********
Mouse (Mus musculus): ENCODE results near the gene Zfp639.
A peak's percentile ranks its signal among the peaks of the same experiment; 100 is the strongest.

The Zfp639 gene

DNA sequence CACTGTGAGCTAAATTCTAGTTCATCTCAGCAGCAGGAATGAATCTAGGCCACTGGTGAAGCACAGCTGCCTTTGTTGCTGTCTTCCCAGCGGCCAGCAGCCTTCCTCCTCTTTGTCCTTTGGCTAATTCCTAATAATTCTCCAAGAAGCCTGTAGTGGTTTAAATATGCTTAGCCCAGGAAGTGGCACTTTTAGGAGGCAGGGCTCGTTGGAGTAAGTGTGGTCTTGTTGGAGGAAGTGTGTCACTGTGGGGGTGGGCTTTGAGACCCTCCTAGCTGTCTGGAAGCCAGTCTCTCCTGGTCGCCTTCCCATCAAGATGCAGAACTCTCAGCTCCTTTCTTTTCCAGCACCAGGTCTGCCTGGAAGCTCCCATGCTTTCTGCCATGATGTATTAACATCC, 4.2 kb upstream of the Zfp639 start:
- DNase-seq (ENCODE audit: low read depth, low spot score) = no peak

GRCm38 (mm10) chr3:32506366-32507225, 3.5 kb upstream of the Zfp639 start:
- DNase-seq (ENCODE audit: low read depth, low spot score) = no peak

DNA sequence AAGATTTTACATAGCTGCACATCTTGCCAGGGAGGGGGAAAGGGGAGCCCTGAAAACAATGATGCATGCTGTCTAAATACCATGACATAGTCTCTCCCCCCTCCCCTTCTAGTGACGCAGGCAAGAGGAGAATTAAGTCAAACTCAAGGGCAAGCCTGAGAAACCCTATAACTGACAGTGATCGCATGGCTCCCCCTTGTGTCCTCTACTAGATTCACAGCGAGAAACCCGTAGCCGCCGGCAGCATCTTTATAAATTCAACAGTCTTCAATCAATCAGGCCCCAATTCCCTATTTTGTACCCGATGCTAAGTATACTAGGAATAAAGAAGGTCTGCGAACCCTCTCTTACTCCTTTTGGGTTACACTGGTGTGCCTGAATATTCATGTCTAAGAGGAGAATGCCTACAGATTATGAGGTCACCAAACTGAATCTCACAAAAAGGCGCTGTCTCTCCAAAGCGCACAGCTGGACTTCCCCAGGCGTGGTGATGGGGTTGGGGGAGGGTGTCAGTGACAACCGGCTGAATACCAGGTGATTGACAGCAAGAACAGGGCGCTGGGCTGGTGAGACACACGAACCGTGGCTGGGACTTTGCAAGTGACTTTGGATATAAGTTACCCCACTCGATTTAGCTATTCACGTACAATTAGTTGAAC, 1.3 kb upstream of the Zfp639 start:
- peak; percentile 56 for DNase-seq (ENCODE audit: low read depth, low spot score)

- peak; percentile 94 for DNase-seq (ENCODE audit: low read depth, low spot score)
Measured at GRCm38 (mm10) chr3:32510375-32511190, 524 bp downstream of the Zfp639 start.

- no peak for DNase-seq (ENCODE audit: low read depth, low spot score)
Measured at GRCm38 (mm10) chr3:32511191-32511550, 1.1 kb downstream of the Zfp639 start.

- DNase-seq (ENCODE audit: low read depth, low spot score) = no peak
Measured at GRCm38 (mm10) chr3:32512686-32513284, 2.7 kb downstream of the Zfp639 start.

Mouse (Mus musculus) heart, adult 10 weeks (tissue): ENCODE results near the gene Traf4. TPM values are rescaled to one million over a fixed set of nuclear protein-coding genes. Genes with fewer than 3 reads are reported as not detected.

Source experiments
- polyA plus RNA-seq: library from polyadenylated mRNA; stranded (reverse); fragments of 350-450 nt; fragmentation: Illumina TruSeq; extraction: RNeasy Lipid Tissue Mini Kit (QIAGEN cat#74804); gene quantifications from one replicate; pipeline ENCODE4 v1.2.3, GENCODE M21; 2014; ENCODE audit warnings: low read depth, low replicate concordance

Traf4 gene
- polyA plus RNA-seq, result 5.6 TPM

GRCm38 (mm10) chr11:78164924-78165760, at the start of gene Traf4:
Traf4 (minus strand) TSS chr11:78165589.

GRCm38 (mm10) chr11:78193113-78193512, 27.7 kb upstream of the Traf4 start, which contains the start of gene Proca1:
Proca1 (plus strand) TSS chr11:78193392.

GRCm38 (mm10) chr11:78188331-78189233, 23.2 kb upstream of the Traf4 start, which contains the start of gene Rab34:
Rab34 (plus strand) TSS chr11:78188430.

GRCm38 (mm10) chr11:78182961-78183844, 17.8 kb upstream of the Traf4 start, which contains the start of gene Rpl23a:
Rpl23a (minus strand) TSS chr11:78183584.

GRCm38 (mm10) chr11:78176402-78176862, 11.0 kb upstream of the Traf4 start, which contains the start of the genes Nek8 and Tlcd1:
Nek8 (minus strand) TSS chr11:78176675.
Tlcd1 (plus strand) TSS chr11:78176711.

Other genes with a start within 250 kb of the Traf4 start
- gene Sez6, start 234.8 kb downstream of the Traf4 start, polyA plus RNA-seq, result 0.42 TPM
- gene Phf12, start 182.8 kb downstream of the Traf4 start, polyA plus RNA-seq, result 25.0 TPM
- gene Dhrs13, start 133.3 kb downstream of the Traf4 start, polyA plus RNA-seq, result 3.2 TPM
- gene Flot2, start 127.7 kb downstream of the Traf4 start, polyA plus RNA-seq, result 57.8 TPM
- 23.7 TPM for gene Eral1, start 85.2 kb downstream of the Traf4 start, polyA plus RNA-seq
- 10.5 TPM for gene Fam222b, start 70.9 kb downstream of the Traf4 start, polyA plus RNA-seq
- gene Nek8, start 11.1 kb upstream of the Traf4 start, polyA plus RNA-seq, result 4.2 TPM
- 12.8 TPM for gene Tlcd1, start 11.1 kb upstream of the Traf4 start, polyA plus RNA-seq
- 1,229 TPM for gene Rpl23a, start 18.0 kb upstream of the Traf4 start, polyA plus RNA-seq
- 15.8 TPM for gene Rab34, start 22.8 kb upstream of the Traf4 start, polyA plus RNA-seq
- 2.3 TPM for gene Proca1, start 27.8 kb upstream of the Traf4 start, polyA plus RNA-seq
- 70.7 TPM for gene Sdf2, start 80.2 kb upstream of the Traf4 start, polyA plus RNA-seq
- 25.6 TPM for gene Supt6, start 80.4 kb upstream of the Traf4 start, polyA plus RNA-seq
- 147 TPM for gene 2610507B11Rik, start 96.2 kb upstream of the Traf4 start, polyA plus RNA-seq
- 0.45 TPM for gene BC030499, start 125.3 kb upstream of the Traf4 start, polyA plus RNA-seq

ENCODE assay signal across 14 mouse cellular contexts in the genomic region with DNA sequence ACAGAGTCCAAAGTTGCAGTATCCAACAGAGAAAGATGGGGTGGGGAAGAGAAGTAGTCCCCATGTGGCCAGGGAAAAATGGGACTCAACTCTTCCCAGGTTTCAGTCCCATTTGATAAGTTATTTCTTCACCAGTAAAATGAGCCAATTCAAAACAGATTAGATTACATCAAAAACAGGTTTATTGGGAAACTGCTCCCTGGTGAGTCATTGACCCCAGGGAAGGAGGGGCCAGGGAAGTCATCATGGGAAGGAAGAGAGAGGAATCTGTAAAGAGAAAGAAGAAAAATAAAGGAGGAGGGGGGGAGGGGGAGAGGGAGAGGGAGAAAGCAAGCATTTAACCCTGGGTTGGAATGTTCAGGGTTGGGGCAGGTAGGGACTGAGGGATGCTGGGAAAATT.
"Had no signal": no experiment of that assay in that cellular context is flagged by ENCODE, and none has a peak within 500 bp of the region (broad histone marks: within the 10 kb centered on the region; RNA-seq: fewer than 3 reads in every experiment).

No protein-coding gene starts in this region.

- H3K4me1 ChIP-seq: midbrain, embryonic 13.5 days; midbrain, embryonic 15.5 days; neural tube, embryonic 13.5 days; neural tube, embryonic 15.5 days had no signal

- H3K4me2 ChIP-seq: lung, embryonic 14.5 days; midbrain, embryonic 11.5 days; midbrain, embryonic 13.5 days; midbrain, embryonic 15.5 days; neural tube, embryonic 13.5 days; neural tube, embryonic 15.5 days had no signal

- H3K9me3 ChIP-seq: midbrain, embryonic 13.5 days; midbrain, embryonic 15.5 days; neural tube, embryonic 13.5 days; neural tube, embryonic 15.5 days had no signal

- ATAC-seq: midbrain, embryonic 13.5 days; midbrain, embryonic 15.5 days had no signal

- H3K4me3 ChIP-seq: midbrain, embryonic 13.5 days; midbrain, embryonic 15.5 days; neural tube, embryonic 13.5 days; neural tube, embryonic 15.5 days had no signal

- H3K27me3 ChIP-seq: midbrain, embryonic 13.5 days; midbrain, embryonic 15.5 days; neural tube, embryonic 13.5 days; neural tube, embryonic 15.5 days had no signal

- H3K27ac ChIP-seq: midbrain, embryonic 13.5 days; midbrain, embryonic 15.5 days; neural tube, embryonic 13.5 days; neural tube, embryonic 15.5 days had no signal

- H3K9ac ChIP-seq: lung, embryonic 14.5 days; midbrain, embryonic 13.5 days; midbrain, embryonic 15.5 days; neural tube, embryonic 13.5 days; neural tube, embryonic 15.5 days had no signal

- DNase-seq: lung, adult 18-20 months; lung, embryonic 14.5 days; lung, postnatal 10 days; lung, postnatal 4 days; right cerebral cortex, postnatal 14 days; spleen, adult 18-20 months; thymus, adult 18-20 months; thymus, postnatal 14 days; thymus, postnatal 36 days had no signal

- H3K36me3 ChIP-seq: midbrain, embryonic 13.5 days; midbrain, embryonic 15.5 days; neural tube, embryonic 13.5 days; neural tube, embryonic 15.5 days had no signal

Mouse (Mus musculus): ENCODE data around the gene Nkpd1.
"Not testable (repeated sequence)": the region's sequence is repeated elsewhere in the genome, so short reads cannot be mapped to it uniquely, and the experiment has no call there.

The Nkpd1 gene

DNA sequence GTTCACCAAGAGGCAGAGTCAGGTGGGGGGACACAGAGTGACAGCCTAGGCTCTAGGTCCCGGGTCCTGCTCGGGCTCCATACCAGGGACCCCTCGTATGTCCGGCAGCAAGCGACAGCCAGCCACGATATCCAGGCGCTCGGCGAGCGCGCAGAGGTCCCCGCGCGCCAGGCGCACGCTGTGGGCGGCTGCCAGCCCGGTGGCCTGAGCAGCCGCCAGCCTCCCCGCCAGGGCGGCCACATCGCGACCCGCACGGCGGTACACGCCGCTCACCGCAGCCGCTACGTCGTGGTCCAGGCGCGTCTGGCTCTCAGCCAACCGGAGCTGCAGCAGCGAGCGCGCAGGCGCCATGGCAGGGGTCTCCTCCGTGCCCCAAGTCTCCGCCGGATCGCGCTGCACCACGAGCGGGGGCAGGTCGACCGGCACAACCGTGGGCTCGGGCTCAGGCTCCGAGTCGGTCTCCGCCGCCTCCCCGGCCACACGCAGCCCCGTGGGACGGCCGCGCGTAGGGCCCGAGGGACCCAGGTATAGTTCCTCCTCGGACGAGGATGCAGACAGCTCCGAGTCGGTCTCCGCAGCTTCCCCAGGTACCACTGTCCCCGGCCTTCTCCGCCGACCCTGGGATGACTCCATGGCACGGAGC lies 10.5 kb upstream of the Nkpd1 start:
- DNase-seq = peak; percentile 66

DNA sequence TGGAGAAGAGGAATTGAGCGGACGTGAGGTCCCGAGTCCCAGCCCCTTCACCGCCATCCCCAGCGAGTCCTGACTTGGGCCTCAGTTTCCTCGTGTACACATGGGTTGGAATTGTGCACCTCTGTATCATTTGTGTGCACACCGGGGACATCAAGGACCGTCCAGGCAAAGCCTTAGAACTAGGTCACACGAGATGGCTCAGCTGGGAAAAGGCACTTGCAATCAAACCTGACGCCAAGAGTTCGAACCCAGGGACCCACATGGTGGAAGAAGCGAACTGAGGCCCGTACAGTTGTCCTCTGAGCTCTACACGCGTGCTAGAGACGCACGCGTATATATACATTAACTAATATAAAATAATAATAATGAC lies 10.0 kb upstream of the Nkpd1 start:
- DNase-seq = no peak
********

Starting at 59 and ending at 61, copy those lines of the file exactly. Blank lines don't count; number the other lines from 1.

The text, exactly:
- DNase-seq: lung, adult 18-20 months; lung, embryonic 14.5 days; lung, postnatal 10 days; lung, postnatal 4 days; right cerebral cortex, postnatal 14 days; spleen, adult 18-20 months; thymus, adult 18-20 months; thymus, postnatal 14 days; thymus, postnatal 36 days had no signal

- H3K36me3 ChIP-seq: midbrain, embryonic 13.5 days; midbrain, embryonic 15.5 days; neural tube, embryonic 13.5 days; neural tube, embryonic 15.5 days had no signal

Mouse (Mus musculus): ENCODE data around the gene Nkpd1.